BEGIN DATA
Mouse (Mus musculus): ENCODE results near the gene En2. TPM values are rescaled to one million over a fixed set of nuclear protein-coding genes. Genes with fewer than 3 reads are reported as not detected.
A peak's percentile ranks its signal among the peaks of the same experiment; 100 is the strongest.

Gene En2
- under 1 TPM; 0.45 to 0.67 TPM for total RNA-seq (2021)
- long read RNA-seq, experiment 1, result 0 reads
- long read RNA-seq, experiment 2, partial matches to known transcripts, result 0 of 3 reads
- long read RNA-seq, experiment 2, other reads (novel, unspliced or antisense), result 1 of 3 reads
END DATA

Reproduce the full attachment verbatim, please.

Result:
Mouse (Mus musculus): ENCODE results near the gene En2. TPM values are rescaled to one million over a fixed set of nuclear protein-coding genes. Genes with fewer than 3 reads are reported as not detected.
A peak's percentile ranks its signal among the peaks of the same experiment; 100 is the strongest.

Gene En2
- under 1 TPM; 0.45 to 0.67 TPM for total RNA-seq (2021)
- long read RNA-seq, experiment 1, result 0 reads
- long read RNA-seq, experiment 2, partial matches to known transcripts, result 0 of 3 reads
- long read RNA-seq, experiment 2, other reads (novel, unspliced or antisense), result 1 of 3 reads